The Bitterroot National Forest doesn’t have enough fire fighting money to staff all its fire lookouts this summer. Three lookouts that were staffed last summer will be closed this fire season. And so far, fire indices point to a season similar to 2000, when fire burned more than 350,000 acres on the forest.
Assistant Fire Management Officer Rick Floch, who works at BNF headquarters in Hamilton, said fire managers had to make decisions about which lookouts to staff and which to leave empty once it became clear fire fighting funding would fall short of the forest’s needs.
On the Stevensville Ranger District, only the Willow Mountain lookout will be staffed. BNF officials tried to find volunteers to staff St. Mary’s lookout above Stevensville on the valley’s west side, but were unsuccessful.
Only one lookout will be staffed in the Darby Ranger District. The decision was made to staff Deer Mountain lookout because the view is so expansive.
On the Sula Ranger District, only Teepee Peak lookout will have a staffer. Floch said Teepee Peak was chosen because its site provides a view into the East Fork drainage.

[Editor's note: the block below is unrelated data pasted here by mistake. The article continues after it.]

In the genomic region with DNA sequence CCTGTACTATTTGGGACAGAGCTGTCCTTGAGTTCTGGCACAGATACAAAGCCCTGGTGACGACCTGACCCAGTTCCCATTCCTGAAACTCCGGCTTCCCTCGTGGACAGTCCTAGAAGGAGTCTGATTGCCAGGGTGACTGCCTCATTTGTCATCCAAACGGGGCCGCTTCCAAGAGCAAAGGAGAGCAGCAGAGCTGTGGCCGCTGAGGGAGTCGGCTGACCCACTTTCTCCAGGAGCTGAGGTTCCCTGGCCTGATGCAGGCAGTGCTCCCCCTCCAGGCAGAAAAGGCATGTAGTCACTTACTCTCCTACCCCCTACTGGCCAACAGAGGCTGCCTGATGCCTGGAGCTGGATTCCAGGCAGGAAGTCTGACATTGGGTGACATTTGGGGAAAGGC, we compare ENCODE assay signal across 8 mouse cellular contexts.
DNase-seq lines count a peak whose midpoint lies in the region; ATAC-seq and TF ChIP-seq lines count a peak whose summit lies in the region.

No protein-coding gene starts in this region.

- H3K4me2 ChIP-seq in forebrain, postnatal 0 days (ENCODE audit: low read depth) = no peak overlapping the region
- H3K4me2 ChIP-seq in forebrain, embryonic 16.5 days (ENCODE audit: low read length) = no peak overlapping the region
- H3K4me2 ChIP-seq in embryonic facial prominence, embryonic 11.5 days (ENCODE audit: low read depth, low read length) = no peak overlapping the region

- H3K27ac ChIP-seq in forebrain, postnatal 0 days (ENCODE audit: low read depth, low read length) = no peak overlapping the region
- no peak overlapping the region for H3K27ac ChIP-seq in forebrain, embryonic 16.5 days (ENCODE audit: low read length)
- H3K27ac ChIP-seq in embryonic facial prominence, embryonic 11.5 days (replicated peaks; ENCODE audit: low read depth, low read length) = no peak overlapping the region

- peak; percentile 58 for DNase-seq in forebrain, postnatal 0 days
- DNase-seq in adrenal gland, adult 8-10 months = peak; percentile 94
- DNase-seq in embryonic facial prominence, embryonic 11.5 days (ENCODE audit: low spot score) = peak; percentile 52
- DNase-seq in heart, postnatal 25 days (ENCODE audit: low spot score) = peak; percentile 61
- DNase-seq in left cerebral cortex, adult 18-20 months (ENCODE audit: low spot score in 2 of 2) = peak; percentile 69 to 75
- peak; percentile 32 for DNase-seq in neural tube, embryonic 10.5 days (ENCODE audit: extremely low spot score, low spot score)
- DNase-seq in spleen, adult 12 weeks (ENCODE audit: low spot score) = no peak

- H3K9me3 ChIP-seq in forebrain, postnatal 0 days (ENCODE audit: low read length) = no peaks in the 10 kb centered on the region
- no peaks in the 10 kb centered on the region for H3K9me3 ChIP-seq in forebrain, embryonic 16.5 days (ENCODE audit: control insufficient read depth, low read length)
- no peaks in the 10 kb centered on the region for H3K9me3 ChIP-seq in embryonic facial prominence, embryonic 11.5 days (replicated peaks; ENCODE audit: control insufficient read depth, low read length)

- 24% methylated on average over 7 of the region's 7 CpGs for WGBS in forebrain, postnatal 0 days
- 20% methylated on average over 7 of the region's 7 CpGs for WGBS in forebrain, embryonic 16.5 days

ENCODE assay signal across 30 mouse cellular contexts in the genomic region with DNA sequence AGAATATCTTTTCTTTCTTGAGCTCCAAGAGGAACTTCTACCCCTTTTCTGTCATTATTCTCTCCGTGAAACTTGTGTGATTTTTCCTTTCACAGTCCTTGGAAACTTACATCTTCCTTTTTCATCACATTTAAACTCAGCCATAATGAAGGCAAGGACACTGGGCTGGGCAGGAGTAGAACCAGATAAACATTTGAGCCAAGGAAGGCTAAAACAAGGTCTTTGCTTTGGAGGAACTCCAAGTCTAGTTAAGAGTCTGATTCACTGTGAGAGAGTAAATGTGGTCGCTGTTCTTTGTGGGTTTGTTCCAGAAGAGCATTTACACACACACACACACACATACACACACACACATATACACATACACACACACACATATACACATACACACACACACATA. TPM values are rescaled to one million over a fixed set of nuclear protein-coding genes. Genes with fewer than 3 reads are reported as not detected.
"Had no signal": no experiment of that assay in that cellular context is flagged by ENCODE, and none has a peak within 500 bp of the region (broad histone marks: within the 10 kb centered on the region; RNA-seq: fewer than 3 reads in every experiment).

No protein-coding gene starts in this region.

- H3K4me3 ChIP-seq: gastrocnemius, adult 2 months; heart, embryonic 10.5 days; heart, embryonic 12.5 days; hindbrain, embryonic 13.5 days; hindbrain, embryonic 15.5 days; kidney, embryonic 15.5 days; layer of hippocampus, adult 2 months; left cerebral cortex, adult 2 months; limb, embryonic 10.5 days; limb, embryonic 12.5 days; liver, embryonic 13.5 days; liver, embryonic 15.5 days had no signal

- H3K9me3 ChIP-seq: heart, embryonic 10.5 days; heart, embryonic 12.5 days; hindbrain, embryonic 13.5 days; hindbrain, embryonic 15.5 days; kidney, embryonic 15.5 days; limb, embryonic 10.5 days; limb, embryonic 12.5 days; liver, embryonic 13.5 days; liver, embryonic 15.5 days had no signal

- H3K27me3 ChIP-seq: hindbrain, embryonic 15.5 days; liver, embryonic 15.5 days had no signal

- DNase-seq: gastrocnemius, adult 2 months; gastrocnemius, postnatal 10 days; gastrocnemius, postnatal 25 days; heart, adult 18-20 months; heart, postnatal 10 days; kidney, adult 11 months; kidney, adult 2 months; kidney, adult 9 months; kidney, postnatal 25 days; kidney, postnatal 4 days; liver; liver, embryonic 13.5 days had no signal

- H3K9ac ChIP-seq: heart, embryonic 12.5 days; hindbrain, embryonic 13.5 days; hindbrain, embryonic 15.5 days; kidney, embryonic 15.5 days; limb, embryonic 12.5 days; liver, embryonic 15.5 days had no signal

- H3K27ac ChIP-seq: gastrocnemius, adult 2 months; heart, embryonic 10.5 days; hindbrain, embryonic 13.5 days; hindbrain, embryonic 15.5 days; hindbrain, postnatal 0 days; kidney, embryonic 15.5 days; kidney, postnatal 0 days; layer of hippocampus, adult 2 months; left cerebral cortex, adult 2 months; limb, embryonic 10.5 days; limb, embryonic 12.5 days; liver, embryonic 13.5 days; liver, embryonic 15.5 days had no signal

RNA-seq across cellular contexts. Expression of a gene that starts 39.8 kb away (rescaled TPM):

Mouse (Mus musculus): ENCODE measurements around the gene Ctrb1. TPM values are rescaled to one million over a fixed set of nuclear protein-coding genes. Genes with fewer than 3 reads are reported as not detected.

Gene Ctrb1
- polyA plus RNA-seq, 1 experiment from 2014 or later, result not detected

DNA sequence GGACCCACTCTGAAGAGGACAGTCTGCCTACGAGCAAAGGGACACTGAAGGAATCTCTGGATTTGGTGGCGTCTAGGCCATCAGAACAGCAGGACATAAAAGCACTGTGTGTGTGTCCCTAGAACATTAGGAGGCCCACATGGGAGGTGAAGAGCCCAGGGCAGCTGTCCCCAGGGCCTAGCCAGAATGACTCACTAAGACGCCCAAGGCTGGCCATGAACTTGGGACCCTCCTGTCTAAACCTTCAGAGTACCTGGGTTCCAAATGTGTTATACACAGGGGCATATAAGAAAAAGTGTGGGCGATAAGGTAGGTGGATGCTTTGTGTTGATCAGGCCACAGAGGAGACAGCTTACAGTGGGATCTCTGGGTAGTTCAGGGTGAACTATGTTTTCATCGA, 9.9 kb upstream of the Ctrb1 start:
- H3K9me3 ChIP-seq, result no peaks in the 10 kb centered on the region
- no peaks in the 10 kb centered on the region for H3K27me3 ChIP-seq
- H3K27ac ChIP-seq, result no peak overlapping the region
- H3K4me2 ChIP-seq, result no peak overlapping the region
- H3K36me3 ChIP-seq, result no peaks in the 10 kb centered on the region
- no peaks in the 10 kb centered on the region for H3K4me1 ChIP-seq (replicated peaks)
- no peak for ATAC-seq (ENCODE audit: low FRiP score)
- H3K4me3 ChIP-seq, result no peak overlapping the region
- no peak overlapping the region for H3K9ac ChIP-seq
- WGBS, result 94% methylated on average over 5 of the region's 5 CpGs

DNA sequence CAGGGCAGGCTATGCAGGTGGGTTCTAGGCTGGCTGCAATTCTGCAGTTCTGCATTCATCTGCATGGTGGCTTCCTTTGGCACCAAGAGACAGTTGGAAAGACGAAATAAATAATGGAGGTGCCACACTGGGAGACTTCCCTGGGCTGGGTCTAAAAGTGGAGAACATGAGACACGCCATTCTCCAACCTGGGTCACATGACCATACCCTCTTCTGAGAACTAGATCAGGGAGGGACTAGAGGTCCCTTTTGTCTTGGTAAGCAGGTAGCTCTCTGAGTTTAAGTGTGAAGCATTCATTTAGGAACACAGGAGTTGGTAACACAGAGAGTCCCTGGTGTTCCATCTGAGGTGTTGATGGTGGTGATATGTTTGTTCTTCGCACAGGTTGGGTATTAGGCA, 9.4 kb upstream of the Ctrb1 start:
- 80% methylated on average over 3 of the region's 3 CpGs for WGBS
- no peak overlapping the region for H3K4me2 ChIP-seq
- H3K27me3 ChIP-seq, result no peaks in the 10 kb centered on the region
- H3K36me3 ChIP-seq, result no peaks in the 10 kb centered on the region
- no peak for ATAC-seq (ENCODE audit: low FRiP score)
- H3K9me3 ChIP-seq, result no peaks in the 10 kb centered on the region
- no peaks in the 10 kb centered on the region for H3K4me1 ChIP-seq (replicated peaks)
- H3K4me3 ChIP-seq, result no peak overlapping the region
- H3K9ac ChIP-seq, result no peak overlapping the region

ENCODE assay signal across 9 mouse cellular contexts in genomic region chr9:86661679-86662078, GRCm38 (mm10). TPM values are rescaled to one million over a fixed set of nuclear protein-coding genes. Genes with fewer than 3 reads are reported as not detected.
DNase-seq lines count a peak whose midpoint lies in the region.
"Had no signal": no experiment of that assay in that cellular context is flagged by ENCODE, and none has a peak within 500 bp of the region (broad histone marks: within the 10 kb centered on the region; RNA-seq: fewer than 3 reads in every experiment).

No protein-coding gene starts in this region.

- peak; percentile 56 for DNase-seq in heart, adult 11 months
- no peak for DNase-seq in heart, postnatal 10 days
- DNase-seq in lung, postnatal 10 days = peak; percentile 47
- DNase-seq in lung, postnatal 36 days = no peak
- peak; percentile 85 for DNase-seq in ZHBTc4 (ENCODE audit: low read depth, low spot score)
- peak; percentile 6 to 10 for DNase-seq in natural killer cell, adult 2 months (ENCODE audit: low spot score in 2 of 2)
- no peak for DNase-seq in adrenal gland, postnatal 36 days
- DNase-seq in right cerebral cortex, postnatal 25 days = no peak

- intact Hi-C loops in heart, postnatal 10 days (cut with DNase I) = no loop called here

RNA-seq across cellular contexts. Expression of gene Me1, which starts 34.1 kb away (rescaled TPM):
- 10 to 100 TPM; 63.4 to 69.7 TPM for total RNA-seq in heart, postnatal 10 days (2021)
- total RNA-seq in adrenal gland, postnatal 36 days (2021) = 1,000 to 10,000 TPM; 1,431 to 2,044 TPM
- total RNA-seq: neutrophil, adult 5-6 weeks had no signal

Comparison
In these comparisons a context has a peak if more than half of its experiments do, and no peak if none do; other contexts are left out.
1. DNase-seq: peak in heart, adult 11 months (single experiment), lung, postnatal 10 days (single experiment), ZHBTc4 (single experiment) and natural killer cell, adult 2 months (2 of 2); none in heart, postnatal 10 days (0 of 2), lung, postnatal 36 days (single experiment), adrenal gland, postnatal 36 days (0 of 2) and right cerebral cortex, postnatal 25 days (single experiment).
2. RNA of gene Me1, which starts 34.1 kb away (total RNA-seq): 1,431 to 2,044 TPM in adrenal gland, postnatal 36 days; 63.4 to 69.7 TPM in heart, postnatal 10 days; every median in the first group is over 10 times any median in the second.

There are five lookouts on the huge West Fork Ranger District, which includes vast areas of wilderness. But only two—Bare Cone and Hell’s Half Acre—will be staffed. The West Fork Volunteer Fire Department has agreed to send firefighters to the Lookout Mountain station on an as-needed basis, such as in the event of dry lighting strikes.
Though some might consider fire lookouts to be little more than romantic relics of a bygone age, Floch said they serve several important purposes. The people staffing them are able to monitor let-burn fires in the wilderness; they keep intrusive air surveillance to a minimum; they reduce the risk to pilots; and they are able to stay in touch with fire fighting ground crews in a way pilots can’t.
“They serve a function that’s hard to replace,” Floch said.